I am pregnant says your employee. Your best employee, the employee you most rely on. Of course you know she will want maternity leave over your busiest period, right in the middle of that time when the demand for you and your product is at its highest. So what is your employee entitled to. What can you reasonably ask her to do?
1) she can go on maternity leave anytime from 4 weeks before her due date
2) she can come back anytime if the doctor or midwife says she can.
As you can see the doctor or midwife has the final say.
1) the employee leaves 4 weeks before the due date and returns 6 weeks after the due date – no problem
2) The employee wants to work up to her due date and come back to work as soon as possible. This is possible if the doctor or midwife agrees. I would recommend a letter want from the doctor and some sort of indemnity signed by the employee
3) I need the money, I want to work from home until I feel I can come back to the office. This is possible if the doctor or midwife agrees. I would recommend a letter want from the doctor and some sort of indemnity signed by the employee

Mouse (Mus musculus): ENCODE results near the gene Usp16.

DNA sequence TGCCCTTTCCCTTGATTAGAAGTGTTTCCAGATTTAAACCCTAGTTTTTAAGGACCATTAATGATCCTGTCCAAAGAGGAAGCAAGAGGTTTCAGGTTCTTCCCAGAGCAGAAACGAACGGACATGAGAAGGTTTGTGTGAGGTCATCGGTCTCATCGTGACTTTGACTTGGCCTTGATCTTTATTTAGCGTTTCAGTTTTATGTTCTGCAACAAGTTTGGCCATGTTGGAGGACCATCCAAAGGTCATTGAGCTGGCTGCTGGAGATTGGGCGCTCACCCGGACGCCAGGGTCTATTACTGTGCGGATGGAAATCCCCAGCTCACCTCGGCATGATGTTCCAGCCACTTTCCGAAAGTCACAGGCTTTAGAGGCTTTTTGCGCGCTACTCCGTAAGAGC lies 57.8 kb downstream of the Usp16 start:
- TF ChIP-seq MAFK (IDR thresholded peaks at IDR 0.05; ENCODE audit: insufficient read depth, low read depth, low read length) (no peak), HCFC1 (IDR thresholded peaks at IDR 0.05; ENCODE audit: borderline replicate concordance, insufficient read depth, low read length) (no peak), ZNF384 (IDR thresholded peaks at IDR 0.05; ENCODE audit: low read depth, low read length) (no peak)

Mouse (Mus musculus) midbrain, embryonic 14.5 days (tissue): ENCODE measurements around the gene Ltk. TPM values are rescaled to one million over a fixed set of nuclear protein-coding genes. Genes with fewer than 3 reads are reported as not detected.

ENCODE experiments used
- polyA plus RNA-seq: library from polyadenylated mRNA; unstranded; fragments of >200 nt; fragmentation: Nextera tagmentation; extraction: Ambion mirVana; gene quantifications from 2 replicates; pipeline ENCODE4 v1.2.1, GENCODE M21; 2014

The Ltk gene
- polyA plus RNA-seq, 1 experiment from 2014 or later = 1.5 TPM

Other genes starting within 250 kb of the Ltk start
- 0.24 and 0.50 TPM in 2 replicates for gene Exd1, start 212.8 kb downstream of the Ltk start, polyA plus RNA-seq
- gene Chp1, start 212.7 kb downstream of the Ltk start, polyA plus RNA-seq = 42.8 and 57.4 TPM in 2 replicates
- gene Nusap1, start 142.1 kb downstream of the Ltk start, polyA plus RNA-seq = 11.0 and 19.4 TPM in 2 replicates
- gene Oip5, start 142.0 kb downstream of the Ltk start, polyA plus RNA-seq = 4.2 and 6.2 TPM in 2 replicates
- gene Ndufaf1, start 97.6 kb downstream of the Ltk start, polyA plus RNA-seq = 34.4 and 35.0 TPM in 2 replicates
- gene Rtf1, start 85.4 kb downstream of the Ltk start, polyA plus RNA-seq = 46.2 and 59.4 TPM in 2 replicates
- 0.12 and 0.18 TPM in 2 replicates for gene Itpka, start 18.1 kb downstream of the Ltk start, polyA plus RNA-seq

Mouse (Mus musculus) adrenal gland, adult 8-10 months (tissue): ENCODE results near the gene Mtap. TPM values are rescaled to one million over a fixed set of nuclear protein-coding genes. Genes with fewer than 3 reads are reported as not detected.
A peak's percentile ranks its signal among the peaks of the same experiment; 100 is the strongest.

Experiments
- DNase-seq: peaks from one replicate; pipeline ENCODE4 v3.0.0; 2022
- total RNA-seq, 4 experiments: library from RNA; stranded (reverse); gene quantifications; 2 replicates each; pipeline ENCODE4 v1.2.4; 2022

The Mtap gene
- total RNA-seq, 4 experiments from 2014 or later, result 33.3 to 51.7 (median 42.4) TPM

However the employee is entitled to 4 months maternity leave. In fact the law puts even more strongly it is her right to take 4 months leave.
The prospective mother can also be off from a date that the midwife or doctor certifies that this is required from the health of the child.
All Maternity leave is unpaid unless your company policy makes provision to pay all or part of her salary..
If the employee has a miscarriage (third trimester only) or if the child is still born then the mother is entitled to 6 weeks leave from the date of the miscarriage or still birth.
The employee must notify the employee in writing of
1) date of starting maternity leave
2) date of return
3) As soon as possible but a minimum of 4 weeks before the due date.
The employee is entitled to UIF benefits as prescribed by law.